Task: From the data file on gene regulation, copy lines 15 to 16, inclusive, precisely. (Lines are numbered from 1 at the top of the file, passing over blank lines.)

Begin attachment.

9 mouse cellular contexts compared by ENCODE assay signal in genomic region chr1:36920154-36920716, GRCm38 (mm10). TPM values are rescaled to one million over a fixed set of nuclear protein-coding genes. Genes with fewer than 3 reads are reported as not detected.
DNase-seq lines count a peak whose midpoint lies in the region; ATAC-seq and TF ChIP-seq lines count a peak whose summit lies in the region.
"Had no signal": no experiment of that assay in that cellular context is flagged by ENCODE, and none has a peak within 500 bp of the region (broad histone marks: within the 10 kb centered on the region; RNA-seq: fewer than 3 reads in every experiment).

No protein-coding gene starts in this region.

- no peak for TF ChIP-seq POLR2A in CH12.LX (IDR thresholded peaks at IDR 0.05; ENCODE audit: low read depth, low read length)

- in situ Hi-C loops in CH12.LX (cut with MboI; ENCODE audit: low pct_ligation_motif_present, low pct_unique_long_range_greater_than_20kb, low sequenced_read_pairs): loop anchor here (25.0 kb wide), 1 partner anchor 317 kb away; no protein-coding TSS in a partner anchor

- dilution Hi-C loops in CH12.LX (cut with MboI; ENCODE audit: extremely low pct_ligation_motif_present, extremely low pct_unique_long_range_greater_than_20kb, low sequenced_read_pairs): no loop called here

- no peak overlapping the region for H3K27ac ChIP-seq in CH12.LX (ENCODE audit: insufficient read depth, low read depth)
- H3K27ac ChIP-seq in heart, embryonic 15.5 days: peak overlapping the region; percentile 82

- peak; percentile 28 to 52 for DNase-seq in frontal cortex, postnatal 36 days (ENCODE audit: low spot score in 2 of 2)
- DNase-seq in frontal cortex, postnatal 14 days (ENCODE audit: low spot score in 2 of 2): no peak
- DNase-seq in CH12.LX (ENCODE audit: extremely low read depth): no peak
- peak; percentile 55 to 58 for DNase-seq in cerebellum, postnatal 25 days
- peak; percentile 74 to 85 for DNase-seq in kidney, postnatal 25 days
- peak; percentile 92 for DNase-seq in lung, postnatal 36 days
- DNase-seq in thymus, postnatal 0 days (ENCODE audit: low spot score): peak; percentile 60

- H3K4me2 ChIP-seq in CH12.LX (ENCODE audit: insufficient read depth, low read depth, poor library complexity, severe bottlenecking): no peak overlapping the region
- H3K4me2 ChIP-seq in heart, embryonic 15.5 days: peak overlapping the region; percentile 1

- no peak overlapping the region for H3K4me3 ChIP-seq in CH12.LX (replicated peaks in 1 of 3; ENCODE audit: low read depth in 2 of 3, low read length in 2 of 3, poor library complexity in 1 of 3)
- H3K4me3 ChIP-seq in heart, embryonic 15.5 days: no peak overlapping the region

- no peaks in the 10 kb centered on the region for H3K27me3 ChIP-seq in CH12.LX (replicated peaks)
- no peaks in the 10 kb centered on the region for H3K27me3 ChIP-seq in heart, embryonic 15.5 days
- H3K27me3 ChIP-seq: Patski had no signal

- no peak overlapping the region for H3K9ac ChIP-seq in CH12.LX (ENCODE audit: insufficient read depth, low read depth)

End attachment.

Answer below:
- peak; percentile 92 for DNase-seq in lung, postnatal 36 days
- DNase-seq in thymus, postnatal 0 days (ENCODE audit: low spot score): peak; percentile 60